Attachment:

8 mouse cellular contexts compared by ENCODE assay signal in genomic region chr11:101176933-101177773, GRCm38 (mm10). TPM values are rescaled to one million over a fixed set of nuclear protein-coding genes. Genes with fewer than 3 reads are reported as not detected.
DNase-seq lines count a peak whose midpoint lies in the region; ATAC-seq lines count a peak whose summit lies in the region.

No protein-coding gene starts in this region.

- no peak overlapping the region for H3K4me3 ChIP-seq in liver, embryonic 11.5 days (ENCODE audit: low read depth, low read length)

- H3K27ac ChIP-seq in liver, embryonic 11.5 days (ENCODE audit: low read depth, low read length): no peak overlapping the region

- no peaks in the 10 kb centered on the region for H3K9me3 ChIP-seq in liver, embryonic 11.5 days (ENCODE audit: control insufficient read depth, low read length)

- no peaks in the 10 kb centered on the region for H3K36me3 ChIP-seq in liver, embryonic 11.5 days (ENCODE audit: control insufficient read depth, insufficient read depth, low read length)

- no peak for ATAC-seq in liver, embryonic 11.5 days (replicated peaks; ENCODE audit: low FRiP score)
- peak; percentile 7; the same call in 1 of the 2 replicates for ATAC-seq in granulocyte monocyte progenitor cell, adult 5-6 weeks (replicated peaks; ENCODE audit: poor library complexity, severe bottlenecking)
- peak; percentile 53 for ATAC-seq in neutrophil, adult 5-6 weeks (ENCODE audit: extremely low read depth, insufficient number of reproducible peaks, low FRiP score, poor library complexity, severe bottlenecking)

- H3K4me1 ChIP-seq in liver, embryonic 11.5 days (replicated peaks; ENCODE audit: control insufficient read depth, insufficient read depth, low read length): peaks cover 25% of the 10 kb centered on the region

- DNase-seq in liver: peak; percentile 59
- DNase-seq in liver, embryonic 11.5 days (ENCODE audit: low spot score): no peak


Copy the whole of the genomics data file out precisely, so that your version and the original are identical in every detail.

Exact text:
8 mouse cellular contexts compared by ENCODE assay signal in genomic region chr11:101176933-101177773, GRCm38 (mm10). TPM values are rescaled to one million over a fixed set of nuclear protein-coding genes. Genes with fewer than 3 reads are reported as not detected.
DNase-seq lines count a peak whose midpoint lies in the region; ATAC-seq lines count a peak whose summit lies in the region.

No protein-coding gene starts in this region.

- no peak overlapping the region for H3K4me3 ChIP-seq in liver, embryonic 11.5 days (ENCODE audit: low read depth, low read length)

- H3K27ac ChIP-seq in liver, embryonic 11.5 days (ENCODE audit: low read depth, low read length): no peak overlapping the region

- no peaks in the 10 kb centered on the region for H3K9me3 ChIP-seq in liver, embryonic 11.5 days (ENCODE audit: control insufficient read depth, low read length)

- no peaks in the 10 kb centered on the region for H3K36me3 ChIP-seq in liver, embryonic 11.5 days (ENCODE audit: control insufficient read depth, insufficient read depth, low read length)

- no peak for ATAC-seq in liver, embryonic 11.5 days (replicated peaks; ENCODE audit: low FRiP score)
- peak; percentile 7; the same call in 1 of the 2 replicates for ATAC-seq in granulocyte monocyte progenitor cell, adult 5-6 weeks (replicated peaks; ENCODE audit: poor library complexity, severe bottlenecking)
- peak; percentile 53 for ATAC-seq in neutrophil, adult 5-6 weeks (ENCODE audit: extremely low read depth, insufficient number of reproducible peaks, low FRiP score, poor library complexity, severe bottlenecking)

- H3K4me1 ChIP-seq in liver, embryonic 11.5 days (replicated peaks; ENCODE audit: control insufficient read depth, insufficient read depth, low read length): peaks cover 25% of the 10 kb centered on the region

- DNase-seq in liver: peak; percentile 59
- DNase-seq in liver, embryonic 11.5 days (ENCODE audit: low spot score): no peak